Another headliner in the world of sports safety is traumatic brain injury (TBI). A study of nine high school sports and their associated injuries showed TBIs (including concussions) to be 9 percent of the reported total, highest in football and girl’s soccer. Compared to adults, children with TBIs may experience increased severity and prolonged recovery. According to Amanda Davani, MS, education coordinator at VDH, young brains are in the business of maturing until age 25. “Concussions in the early years are damaging to a developing brain,” she says, “and can affect the ability to make decisions or complete simple tasks.” In addition, the damage from concussions can be cumulative. Dr. Shaw agrees, “Some kids are having to retire from various contact sports due to ongoing effects of TBI, even if they have had only two concussions. With each concussion, the next one happens easier and the effects linger longer.”

It is because of this rising awareness that 37 states (including Virginia) have passed legislation addressing student-athlete concussions. Virginia law requires schools to develop protocol to identify and handle suspected concussions, including removing players from practices or games. Students and their parents are also required to review educational materials about TBIs before athletes are allowed to play.

In spite of the rise in overall youth related sports injuries, the majority are still diagnosed as acute injuries, commonly defined as an injury caused by a single blow of force such as a fall. Usually quick to heal, acute injuries are typically bruises, ligament strains, muscle pulls, and lacerations. Although most require little to no medical treatment, others such as dislocations and fractures take longer to heal. Unlike overuse injuries, which are often chronic in nature, acute injuries in children have not risen along with the growth in organized youth sports participation. In fact, most doctors believe these types of injuries have simply been transferred from the playground to the playing field.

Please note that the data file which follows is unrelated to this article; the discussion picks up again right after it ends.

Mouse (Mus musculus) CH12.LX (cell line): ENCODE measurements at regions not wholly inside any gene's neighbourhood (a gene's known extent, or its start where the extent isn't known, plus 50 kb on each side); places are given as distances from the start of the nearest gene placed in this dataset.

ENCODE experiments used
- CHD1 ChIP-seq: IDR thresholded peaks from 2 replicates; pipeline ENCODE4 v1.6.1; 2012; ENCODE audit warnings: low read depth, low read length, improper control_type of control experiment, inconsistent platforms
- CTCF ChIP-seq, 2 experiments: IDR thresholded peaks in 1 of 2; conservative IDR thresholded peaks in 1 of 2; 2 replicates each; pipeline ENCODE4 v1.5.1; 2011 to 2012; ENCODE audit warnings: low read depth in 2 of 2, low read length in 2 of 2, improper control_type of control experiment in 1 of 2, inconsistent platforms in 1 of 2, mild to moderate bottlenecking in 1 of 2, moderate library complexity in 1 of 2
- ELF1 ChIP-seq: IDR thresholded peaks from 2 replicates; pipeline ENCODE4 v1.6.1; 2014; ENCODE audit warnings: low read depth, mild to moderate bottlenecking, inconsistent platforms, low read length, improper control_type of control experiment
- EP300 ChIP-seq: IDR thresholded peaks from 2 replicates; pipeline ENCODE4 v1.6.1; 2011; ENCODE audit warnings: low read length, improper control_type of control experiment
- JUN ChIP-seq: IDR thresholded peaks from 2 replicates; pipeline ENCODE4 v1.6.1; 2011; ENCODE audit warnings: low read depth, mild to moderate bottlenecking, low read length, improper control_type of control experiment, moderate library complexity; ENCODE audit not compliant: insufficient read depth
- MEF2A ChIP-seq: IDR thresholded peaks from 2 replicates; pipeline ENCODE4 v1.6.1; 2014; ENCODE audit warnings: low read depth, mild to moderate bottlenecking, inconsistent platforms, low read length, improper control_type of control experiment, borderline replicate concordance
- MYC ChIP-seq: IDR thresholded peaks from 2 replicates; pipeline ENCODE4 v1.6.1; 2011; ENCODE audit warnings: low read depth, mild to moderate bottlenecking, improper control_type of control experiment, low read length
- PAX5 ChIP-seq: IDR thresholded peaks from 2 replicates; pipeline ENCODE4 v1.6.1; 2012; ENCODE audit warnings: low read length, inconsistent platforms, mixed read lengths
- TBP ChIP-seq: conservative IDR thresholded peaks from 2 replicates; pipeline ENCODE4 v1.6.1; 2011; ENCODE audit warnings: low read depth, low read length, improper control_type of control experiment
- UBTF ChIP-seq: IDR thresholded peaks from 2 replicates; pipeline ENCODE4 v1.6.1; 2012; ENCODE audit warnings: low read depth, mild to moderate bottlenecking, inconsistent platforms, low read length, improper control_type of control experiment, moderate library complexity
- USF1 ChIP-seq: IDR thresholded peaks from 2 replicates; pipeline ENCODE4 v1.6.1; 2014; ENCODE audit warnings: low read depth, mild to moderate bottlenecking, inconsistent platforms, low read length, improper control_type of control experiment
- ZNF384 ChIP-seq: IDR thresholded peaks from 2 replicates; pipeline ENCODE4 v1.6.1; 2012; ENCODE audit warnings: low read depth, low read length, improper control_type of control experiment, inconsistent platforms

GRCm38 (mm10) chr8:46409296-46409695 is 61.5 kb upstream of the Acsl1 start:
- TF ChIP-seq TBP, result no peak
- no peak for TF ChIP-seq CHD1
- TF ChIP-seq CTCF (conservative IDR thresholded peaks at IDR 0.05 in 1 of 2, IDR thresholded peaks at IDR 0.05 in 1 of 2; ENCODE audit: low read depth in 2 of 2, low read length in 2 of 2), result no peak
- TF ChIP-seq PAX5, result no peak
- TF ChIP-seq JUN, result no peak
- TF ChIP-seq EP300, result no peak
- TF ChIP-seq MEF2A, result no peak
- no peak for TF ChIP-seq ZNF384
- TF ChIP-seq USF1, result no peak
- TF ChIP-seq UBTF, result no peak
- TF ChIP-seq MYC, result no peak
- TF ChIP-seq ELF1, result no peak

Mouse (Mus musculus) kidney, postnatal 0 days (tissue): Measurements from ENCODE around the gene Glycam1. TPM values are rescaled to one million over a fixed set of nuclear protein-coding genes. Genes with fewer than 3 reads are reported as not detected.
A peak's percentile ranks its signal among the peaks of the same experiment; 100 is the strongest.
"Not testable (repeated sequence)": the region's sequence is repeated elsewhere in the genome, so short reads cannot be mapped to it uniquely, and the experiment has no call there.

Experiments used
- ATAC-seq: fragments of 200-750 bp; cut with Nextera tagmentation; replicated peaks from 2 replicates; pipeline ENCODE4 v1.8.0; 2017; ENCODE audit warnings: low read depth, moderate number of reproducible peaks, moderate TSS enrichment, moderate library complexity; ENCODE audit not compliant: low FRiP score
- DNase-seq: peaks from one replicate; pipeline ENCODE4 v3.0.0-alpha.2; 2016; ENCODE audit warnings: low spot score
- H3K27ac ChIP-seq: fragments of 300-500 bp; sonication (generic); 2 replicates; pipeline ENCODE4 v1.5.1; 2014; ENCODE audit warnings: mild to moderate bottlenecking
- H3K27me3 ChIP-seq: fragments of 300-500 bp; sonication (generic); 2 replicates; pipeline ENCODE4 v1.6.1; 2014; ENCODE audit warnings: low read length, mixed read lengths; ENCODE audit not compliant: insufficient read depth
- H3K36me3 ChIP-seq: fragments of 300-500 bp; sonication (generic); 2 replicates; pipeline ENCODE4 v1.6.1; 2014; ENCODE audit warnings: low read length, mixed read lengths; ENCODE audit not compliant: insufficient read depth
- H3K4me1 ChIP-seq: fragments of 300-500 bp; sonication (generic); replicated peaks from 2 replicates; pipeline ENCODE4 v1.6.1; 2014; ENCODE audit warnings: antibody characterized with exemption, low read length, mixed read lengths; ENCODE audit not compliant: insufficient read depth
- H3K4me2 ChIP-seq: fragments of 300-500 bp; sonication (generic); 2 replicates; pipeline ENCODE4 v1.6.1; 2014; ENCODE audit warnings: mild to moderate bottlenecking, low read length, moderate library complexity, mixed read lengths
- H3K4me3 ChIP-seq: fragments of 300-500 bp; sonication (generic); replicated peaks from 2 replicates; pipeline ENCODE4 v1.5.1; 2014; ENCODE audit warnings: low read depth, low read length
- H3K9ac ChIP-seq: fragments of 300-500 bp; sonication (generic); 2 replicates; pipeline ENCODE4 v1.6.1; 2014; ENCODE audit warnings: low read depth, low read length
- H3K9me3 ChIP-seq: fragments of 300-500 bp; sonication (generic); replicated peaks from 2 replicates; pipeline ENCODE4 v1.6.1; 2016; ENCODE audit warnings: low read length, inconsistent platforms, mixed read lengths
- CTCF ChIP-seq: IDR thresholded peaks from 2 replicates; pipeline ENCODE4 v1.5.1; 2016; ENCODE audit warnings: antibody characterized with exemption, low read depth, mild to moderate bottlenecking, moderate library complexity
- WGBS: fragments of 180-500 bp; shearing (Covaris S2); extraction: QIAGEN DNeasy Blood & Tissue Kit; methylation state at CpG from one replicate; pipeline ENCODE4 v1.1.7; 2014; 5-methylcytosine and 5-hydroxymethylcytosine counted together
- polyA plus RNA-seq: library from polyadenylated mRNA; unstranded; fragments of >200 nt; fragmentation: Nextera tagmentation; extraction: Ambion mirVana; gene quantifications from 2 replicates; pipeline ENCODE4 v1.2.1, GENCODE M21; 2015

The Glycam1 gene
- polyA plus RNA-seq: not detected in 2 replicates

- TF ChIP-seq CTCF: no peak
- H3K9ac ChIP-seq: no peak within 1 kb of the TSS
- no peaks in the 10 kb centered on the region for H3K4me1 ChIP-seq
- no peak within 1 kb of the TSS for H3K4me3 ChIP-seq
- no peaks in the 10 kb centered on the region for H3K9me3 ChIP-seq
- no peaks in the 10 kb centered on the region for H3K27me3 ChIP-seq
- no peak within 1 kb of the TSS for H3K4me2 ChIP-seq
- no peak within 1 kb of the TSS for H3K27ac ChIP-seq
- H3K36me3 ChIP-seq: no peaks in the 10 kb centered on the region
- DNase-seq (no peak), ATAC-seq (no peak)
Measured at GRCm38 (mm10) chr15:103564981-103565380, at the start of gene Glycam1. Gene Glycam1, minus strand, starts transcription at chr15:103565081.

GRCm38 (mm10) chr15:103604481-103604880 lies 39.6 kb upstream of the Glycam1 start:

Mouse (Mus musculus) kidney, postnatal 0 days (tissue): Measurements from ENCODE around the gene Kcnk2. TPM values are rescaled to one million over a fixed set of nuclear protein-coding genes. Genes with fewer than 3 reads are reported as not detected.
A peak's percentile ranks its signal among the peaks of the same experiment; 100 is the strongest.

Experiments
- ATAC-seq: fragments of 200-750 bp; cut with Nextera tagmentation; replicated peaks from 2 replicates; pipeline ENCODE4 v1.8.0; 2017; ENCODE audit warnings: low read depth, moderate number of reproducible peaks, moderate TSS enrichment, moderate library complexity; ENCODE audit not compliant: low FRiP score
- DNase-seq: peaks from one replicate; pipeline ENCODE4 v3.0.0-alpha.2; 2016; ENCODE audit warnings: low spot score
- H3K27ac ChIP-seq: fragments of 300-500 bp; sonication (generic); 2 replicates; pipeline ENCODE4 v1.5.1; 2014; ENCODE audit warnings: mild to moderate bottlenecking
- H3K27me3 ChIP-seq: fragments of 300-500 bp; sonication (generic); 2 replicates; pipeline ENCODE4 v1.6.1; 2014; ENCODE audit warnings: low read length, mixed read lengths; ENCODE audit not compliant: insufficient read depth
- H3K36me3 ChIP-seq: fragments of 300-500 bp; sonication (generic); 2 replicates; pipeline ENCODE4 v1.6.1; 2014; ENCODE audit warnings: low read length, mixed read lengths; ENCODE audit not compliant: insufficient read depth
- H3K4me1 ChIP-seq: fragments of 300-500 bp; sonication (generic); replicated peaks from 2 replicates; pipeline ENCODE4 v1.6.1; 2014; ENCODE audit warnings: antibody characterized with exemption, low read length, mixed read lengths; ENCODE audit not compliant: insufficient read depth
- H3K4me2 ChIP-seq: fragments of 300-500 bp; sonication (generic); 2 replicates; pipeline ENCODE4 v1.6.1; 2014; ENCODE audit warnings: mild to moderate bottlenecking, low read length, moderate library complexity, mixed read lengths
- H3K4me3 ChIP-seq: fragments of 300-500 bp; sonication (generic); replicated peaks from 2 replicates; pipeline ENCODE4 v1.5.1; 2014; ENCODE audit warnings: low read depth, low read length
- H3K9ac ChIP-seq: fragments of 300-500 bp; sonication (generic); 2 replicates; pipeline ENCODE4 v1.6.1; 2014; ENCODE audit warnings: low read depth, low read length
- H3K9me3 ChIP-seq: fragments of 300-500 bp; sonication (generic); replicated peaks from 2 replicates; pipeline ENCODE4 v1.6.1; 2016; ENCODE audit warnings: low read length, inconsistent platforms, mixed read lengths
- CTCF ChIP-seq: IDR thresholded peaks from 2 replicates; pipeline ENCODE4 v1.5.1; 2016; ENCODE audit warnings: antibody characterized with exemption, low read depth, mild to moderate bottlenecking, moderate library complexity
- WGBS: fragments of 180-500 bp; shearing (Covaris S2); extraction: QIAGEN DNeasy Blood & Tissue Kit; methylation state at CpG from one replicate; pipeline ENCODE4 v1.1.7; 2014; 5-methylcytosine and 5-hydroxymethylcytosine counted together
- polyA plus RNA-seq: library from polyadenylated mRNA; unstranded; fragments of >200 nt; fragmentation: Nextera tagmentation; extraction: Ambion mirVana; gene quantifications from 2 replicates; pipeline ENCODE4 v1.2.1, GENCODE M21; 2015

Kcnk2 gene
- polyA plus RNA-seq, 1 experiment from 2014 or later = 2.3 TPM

Treatment and PreventIon 

Many acute injuries, such as bruises or muscle pulls, respond to the classic R.I.C.E. treatment: rest, ice, compression, and elevation. If the injury is chronic, however, or parents have questions, medical treatment is recommended. More serious injuries should receive immediate attention. In addition, parents should consider the AAP recommendations and balance sports participation, limiting early specialization and over training.

While it’s impossible to fully eliminate sports-related injuries, parents and coaches can help to reduce the risks. According to Dr. Shaw, there are three crucial steps to take into account. “Athletes need opportunities to warm up and stretch. Adequate hydration is needed before, during, and after exercise. They should wear proper safety equipment [helmets and shin guards].” He also advocates appropriate field equipment and surface maintenance to reduce injuries like ankle sprains. Furthermore, he stresses that old injuries should be fully rehabilitated before an athlete returns to action.

Orthopedists and physical therapists stress the importance of learning proper technique to take stress off children’s bones. Sound nutrition is also crucial to help with bone accretion, healing of soft tissues, and reduction of overuse injuries and stress fractures. Finally, Dr. Shaw adds children should be surr

ounded by a “culture of positive coaching, supportive parenting, and rule adherence.”

While participation in organized youth sports will always pose some risk of injury, it also provides substantial benefits to a child’s overall mental and physical health, helping them to build a long-lasting love of physical fitness.


Kellie Murphy is a freelance writer who lives in Richmond with her husband and their four kids. She writes about safety, education, family life, and more.
Back To Top

There are reasons 17,000 families have signed up for the RFM eNews

Exclusive Contest Alerts | New Issue Reminders | Discount Codes and Savings